Cheers, Bill.

  6. Love seeing Bill’s work. Having worked with Bill over the years,I always enjoyed his passion for cars and his outstanding talent. Great work Bill,and thanks to Gary for sharing it.

  7. Thanks Gary and Bill for the story: Creative designer, great illustrator, genuine nice guy.

  8. Walter Gomez

    Excellent! The late-Eighties van concept in image 31, seems to have influenced Italdesign’s 1992 Columbus concept!

  9. Bill’s work is terrific. How nice that you have chosen Bill and his work to showcase. He is, truly, one of the nicest and creative men I’ve ever had the pleasure to meet.

  10. Peter Brock

    Bill…Such wonderful sketches! Your influence on some of GM’s best years is so evident in your work. Just lovely and exciting. Thanks so much for sharing. I was long gone by the time you were making waves, but I’d have loved to have worked with you and learned how you did those beautiful surfaces. Best, Peter Brock

  11. Glen Durmisevich

    It is great to see Bill’s work and career highlighted. Bill has had a subtle influence on many designs and designers through his work, his business and his personality. I consider Bill a good friend and great designer. Great stuff Bill.

  12. David R.North

    I remember Bill his 1st day at Design Staff. The new kids started in Design Development ,we called it 9th semester or the “school”
    Chuck Jorden had asked me to work with the new kids,I had helped some young guys do there portfolio s and get in . Feeling my reluctance he sweetened the deal by offering to let me set up a “special studio ” kind of a half-way house for the advanced guys. From there they would go into the car studios Bill was one of those guys. We would do far out cars and Bill,s was a hy po Electric-gas ultra-small. Gem. This was in 1966
    Others in the class went on to upstanding careers , there are some famous names in that group.
    I did not know it at the time , but that was one of the best jobs I
    Had at Design Staff. e

  13. I worked with Bill in the advanced truck studio at General Motors in the mid nineties. He is an extremely talented designer and very knowledgeable about automotive history and art. I found Bill to be a gentleman and it was a pleasure and a privilege to have worked with him. I am proud and honored to have Bill as a close friend. Congratulations on a long and great career.

  14. Ron Will

    GM would find room mates for new incoming designers and Bill Michalak got me. I was extremely lucky to get Bill as a room mate. During my first week in a real studio I was asked to do a large air brush rendering of one of my small sketch ideas. Good Grief! I had never done an air brush rendering in my entire life. I received my design training at the Institute of Design in Chicago where neither car design nor air brush rendering was on their list of necessary design skills. After everyone had gone home, Bill saved my design career by coming in and helping me create my first air brush rendering. It wasn’t great, but it got me through that first week. Bill became my mentor and helped me get up to speed with the most talented car designers on the planet. He would critique my designs. He taught me the importance of giving life and strength to individual lines of a car design. He showed me how fender lines, accent lines, window lines, roof lines have to be carefully designed to give them excitement and accents that all work beautifully together and are not droopy, dull or awkward. Thank you Bill for giving me both the practical and visual skills that allowed me to have a successful 35 year design career. And I also thank Bill’s wife Denise for introducing me to my wonderful wife Pat of 37 years.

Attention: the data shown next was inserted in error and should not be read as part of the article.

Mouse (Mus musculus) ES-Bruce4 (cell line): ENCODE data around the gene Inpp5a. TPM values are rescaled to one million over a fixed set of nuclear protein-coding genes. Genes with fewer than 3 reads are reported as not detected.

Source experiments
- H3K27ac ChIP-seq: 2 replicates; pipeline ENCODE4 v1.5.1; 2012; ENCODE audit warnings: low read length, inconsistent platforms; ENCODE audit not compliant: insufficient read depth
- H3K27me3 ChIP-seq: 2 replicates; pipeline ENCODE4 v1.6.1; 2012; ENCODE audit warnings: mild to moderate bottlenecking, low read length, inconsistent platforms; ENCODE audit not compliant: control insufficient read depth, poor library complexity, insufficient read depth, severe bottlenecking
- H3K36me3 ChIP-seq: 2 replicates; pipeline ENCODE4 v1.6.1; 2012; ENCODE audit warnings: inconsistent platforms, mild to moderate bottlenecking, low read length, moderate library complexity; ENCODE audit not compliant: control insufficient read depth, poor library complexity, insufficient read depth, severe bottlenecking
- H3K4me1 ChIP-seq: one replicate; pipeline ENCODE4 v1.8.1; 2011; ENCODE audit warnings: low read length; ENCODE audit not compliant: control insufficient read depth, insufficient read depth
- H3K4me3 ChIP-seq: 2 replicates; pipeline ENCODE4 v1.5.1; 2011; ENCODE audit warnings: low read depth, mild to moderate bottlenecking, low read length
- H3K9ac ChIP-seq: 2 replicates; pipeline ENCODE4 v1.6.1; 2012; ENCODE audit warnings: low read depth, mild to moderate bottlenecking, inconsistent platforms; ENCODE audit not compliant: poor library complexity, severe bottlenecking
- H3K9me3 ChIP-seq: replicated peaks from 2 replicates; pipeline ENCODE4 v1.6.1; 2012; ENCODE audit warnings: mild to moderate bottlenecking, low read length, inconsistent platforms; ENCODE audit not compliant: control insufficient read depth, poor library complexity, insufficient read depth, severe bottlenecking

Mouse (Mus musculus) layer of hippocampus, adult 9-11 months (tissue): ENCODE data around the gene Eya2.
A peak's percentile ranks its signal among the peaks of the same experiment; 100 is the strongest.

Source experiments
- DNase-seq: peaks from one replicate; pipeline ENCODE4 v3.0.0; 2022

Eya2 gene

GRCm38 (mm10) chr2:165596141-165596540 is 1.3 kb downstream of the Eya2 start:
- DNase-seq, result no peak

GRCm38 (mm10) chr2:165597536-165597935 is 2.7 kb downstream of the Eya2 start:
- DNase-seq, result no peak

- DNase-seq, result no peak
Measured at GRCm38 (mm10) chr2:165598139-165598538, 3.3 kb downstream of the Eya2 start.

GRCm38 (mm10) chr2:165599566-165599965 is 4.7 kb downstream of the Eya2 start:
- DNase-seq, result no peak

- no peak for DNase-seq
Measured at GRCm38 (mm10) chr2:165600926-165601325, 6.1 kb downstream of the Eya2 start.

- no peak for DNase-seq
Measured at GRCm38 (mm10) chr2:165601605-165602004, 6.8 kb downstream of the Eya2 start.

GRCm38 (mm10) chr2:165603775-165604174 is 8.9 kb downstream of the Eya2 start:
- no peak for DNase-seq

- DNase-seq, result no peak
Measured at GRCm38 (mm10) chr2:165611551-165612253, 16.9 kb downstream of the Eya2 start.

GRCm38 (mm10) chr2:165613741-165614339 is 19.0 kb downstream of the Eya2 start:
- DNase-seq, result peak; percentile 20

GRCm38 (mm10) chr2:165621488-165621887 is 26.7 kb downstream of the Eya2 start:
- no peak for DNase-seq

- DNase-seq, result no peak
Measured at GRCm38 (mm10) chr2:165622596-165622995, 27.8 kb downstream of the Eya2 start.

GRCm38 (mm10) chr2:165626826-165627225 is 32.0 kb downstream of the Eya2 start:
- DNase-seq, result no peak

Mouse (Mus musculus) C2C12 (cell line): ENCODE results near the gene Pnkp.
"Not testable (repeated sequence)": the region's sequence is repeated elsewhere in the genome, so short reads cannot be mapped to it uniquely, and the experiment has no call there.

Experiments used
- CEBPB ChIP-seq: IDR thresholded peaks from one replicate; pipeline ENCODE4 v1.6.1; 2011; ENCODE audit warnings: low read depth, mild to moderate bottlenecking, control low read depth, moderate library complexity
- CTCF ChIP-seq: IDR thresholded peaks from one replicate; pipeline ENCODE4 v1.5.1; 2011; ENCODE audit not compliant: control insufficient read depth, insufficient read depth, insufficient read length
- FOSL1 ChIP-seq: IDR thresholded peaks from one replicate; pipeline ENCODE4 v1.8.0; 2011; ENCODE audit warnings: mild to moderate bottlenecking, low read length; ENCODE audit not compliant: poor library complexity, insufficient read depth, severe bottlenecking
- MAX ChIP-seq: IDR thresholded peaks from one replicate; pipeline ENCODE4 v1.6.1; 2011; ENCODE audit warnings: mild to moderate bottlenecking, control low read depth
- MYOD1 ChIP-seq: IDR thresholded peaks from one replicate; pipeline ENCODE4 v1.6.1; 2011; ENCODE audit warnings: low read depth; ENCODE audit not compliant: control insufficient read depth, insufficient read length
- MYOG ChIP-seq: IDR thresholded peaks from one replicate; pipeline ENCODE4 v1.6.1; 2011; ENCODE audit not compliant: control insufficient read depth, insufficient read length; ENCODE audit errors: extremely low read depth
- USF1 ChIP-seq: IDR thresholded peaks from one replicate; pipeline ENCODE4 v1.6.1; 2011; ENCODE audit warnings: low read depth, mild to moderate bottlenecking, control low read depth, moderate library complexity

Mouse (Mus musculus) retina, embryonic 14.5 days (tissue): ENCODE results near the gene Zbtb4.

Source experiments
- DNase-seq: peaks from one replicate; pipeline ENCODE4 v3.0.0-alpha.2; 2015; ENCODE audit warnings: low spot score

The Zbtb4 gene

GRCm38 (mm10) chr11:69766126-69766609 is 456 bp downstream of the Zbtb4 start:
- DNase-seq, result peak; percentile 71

Bill has a deep and genuine love for the automobile that he expressed in so many different ways. With a subtle sense of humor he would weather any storm, always unruffled, he worked hard and always helped make good things happen. We worked together only once, I am pretty sure it was in Overseas Studio.

    Bill had a calming effect on the atmosphere when things tended to get emotionally charged as they very often did. No matter what happened Bill would not be fazed, always with that subtle mischievous smile, like the one in the picture above.


  16. Along with Ron Will, Al Nomura, Harlan Peterson and George Adinolfi, Bill and I became best friends when I was designing for Ford. I had graduated from Pratt a year later than Bill. His Birmingham townhouse became a meeting place for car geeks, in the spirit of the characters in Big Bang Theory. Ron would be cleaning the disc brake rotor of his DeTomaso on the dining room table, while Bill and I discussed the latest Bob Dylan album. Our friends included designers from GM, Ford and Chrysler. Because of the security guards at Ford, I have virtually none of car drawings from that era.